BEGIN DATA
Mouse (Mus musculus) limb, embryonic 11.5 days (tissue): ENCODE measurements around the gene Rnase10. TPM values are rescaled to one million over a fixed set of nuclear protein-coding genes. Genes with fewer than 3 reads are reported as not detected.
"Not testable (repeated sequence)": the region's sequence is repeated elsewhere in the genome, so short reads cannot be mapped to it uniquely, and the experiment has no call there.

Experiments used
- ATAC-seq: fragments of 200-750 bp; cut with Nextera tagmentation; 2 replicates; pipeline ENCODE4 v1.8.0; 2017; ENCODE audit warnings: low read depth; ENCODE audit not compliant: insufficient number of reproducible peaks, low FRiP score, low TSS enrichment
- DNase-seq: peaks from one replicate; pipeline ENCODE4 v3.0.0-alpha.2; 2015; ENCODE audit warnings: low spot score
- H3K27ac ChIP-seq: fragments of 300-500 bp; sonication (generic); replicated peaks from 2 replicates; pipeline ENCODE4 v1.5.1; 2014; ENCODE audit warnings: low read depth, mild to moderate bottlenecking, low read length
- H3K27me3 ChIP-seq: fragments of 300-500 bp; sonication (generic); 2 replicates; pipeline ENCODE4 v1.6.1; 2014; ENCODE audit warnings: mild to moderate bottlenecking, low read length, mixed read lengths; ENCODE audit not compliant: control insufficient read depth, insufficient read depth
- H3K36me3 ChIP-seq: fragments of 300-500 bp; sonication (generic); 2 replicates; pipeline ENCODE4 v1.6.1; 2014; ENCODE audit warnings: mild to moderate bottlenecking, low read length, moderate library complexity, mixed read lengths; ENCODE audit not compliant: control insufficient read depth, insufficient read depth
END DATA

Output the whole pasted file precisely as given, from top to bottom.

Mouse (Mus musculus) limb, embryonic 11.5 days (tissue): ENCODE measurements around the gene Rnase10. TPM values are rescaled to one million over a fixed set of nuclear protein-coding genes. Genes with fewer than 3 reads are reported as not detected.
"Not testable (repeated sequence)": the region's sequence is repeated elsewhere in the genome, so short reads cannot be mapped to it uniquely, and the experiment has no call there.

Experiments used
- ATAC-seq: fragments of 200-750 bp; cut with Nextera tagmentation; 2 replicates; pipeline ENCODE4 v1.8.0; 2017; ENCODE audit warnings: low read depth; ENCODE audit not compliant: insufficient number of reproducible peaks, low FRiP score, low TSS enrichment
- DNase-seq: peaks from one replicate; pipeline ENCODE4 v3.0.0-alpha.2; 2015; ENCODE audit warnings: low spot score
- H3K27ac ChIP-seq: fragments of 300-500 bp; sonication (generic); replicated peaks from 2 replicates; pipeline ENCODE4 v1.5.1; 2014; ENCODE audit warnings: low read depth, mild to moderate bottlenecking, low read length
- H3K27me3 ChIP-seq: fragments of 300-500 bp; sonication (generic); 2 replicates; pipeline ENCODE4 v1.6.1; 2014; ENCODE audit warnings: mild to moderate bottlenecking, low read length, mixed read lengths; ENCODE audit not compliant: control insufficient read depth, insufficient read depth
- H3K36me3 ChIP-seq: fragments of 300-500 bp; sonication (generic); 2 replicates; pipeline ENCODE4 v1.6.1; 2014; ENCODE audit warnings: mild to moderate bottlenecking, low read length, moderate library complexity, mixed read lengths; ENCODE audit not compliant: control insufficient read depth, insufficient read depth